By Daniel Bases
NEW YORK, April 1 (Reuters) - Investors bid up the price to insure Argentine sovereign debt on Monday, reacting to a court-ordered payment plan proposal for holdout investors that offers the same terms already rejected in 2010, thereby raising the possibility of a technical default.
According to data provider Markit, the annual cost to insure a $10 million portfolio of sovereign debt for five years rose to $3.424 million from $3.104 million on Friday.
In a filing to the 2nd U.S. Circuit Court of Appeals in New York just before deadline on Friday, Argentina proposed to pay creditors who did not participate in two restructurings through a choice of bonds equal to the debt’s value at the time of the country’s 2002 default, or through discount bonds.
The plan was under the same terms as those offered creditors during a 2010 debt swap. Argentina defaulted on some $100 billion in sovereign debt in 2002, of which about 92 percent has been restructured.
“The market is showing that it expects the Appellate Court to reject Argentina’s payment plan and that will put Argentina one step closer to technical default,” said Ignacio Labaqui, who analyzes Argentina for the New York-based emerging markets consultancy Medley Global Advisors.
Last November, a lower court ordered Argentina to pay holdout investors $1.33 billion at the same time it paid bondholders who participated in the 2005 and 2010 debt exchanges. The money was to be put into an escrow account, pending a review by the 2nd Circuit.
The 2nd Circuit decided it would hear an appeal by Argentina over the lower court’s payment plan. It had already upheld the lower court’s ruling that Argentina violated an equal treatment clause known as pari passu because it failed to treat all creditors equally.
Holdout investors, led by Elliott Management affiliate NML Capital Ltd, and Aurelius Capital Management have fought for years for full payment on debt they acquired either before or after the default. Argentina calls them “vultures” for pursuing full payment.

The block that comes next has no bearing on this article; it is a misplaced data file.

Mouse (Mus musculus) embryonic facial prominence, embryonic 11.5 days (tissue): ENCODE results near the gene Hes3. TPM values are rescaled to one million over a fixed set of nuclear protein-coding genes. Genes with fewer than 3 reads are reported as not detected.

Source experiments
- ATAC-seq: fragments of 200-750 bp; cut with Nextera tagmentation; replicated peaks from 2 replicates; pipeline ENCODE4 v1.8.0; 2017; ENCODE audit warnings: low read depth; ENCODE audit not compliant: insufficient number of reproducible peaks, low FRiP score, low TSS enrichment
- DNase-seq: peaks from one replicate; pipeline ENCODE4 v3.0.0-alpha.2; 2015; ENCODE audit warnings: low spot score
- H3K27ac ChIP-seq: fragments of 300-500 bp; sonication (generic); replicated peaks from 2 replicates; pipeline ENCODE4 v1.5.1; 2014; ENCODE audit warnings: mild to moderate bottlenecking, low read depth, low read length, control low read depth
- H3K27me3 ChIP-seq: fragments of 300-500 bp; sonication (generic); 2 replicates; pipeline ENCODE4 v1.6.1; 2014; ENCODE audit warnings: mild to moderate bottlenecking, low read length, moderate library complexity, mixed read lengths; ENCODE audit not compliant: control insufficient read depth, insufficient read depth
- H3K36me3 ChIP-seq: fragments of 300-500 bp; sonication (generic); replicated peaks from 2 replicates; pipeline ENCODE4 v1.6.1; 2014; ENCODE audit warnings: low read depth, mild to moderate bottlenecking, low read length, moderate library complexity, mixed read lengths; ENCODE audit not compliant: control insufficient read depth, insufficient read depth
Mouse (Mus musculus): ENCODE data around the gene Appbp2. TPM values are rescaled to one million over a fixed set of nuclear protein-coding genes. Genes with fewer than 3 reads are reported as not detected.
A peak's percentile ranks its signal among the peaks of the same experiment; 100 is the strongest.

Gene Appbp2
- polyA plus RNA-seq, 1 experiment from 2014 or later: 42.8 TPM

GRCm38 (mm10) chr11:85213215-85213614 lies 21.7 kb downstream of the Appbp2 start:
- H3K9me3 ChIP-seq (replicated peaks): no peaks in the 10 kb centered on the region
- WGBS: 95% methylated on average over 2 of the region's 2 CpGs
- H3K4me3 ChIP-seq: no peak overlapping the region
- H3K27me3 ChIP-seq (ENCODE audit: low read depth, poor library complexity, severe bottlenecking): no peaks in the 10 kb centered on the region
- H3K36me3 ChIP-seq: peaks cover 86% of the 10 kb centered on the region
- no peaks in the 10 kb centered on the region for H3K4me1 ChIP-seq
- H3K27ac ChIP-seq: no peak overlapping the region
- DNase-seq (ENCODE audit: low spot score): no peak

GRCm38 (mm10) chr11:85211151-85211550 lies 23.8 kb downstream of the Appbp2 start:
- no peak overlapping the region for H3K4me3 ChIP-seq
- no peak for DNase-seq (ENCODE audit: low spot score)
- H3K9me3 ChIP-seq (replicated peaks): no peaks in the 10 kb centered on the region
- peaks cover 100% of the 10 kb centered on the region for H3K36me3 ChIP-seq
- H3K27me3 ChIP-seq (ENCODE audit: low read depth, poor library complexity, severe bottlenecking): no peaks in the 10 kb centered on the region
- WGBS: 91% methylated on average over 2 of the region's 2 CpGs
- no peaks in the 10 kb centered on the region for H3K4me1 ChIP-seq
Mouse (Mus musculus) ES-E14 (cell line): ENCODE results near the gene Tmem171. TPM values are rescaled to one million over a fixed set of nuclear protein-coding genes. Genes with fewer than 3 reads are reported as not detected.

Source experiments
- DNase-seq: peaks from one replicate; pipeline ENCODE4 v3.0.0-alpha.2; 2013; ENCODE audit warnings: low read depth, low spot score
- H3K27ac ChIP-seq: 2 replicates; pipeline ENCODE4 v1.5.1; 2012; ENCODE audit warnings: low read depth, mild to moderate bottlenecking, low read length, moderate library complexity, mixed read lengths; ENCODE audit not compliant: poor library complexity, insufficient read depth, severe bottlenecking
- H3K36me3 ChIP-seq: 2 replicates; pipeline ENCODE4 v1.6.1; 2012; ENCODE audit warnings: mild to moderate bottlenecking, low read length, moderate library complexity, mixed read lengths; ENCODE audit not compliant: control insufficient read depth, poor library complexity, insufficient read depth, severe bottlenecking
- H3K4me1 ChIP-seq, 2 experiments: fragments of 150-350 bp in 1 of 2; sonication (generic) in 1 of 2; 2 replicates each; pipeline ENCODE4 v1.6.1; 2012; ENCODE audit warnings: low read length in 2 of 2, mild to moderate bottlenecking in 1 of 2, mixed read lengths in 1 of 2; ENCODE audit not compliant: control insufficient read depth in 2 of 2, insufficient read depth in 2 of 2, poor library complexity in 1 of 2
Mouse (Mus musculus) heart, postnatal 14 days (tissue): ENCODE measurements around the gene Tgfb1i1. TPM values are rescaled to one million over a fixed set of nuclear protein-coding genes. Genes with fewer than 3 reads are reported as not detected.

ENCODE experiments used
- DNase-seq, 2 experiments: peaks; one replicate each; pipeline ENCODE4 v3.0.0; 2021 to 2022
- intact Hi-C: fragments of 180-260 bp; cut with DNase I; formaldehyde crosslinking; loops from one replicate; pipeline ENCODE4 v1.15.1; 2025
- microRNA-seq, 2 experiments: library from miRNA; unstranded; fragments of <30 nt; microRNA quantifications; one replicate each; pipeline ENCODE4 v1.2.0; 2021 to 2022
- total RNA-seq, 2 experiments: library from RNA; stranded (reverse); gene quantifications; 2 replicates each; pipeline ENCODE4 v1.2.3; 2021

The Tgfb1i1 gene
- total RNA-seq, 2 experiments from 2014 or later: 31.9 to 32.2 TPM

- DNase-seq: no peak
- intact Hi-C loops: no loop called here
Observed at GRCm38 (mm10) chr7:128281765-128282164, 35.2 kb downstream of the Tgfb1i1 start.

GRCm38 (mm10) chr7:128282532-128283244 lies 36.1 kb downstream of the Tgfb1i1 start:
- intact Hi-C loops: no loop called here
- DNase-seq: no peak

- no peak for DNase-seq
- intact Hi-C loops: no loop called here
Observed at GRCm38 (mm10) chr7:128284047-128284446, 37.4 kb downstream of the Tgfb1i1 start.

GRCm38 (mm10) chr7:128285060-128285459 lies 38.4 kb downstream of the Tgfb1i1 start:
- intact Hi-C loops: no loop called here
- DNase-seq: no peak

Spokesmen for Elliott and Aurelius declined to comment when contacted by Reuters to see if they were interested in Argentina’s latest proposal.
Markets in Argentina are closed until Wednesday for the Easter holiday.
In New York trading, Argentina’s Discount bonds were bid down 1.644 points in price to 52.356, yielding 16.99 percent according to Reuters data. The Par bonds were bid down 0.378 points in price to 31.122, pushing the yield up to 12.54 percent.
Argentina has accused Elliott of trying to engineer a default to profit from CDS. But one source familiar with the case said Elliott no longer holds a position in Argentine CDS, let alone one big enough to make up for its investments.
If Argentina’s attempt to pay only exchange bondholders is blocked and the International Swaps and Derivatives Association declares a credit event, or default, has occurred, the maximum payout on Argentine CDS contracts amounts to $1.43 billion. That is the net notional value of the contracts as calculated by the Depository Trust & Clearing Corp.
However, CDS payouts would likely be less after an auction process to determine the recovery value of the defaulted bonds.
“We continue to think that the declaration of a technical default will not generate severe macroeconomic problems in Argentina because the country has been living in financial autarky for years,” Miami-based BullTick Capital Markets wrote clients on Monday.
A second source familiar with Elliott’s position says repeated attempts to negotiate directly with Argentina’s government has been rebuffed or ignored.
In its 22-page submission late Friday, Argentina said that under what it calls the “Par” bond option, the bondholders would receive bonds due in 2038 with the same nominal face value of their current bonds.
The Par bonds would pay interest at a rate that rises from 2.5 percent to 5.25 per annum over the life of the bonds, Argentina said.
Holdouts would also receive an immediate cash payment of past due interest, Argentina said. And they would receive derivative instruments that provide payments when the country’s gross domestic product exceeds 3 percent a year.
The holdouts could receive discount bonds due in 2033 that pay at higher rates than the Par bonds, 8.28 percent annually. They would also increase in principal over time.
The holdouts would also receive past due interest in the form of bonds due in 2017 paying 8.75 percent a year, and GDP-linked derivative units.
The Par option is restricted to small investors wanting to tender up to $50,000 per series of bonds, the filing said, while there is no limit on the discount option.
Argentina has vowed never to pay the holdouts the face value of their bonds. It said in Friday’s plan that NML paid an estimated 48.7 million in 2008 for its stake in the bonds and could net $186.82 million through the discount option. That compares to the $720 million total it claims in litigation, Argentina said.
Interest payments due exchange bondholders on the Par bonds is scheduled for April 3, a delay of a few days due to the Easter holiday, according to one source at a firm holding the debt. According to data from Bank of America Merrill Lynch, that payment is expected to be $161 million.